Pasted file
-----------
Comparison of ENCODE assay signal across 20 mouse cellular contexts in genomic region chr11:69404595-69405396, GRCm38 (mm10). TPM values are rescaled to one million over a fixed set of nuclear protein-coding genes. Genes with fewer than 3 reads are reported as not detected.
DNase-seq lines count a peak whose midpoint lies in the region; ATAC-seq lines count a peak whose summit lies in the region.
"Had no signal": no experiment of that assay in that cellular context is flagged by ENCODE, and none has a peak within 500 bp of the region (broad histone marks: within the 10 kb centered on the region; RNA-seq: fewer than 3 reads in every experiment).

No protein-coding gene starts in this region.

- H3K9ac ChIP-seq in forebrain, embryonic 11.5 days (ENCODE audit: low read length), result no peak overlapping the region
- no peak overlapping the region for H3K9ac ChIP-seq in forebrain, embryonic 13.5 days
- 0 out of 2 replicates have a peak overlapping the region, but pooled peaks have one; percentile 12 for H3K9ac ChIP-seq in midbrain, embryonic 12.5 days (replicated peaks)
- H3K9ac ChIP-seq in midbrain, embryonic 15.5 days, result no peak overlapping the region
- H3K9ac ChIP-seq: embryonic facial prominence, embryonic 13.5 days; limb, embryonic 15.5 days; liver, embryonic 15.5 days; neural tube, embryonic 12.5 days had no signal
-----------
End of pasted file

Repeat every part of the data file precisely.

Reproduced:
Comparison of ENCODE assay signal across 20 mouse cellular contexts in genomic region chr11:69404595-69405396, GRCm38 (mm10). TPM values are rescaled to one million over a fixed set of nuclear protein-coding genes. Genes with fewer than 3 reads are reported as not detected.
DNase-seq lines count a peak whose midpoint lies in the region; ATAC-seq lines count a peak whose summit lies in the region.
"Had no signal": no experiment of that assay in that cellular context is flagged by ENCODE, and none has a peak within 500 bp of the region (broad histone marks: within the 10 kb centered on the region; RNA-seq: fewer than 3 reads in every experiment).

No protein-coding gene starts in this region.

- H3K9ac ChIP-seq in forebrain, embryonic 11.5 days (ENCODE audit: low read length), result no peak overlapping the region
- no peak overlapping the region for H3K9ac ChIP-seq in forebrain, embryonic 13.5 days
- 0 out of 2 replicates have a peak overlapping the region, but pooled peaks have one; percentile 12 for H3K9ac ChIP-seq in midbrain, embryonic 12.5 days (replicated peaks)
- H3K9ac ChIP-seq in midbrain, embryonic 15.5 days, result no peak overlapping the region
- H3K9ac ChIP-seq: embryonic facial prominence, embryonic 13.5 days; limb, embryonic 15.5 days; liver, embryonic 15.5 days; neural tube, embryonic 12.5 days had no signal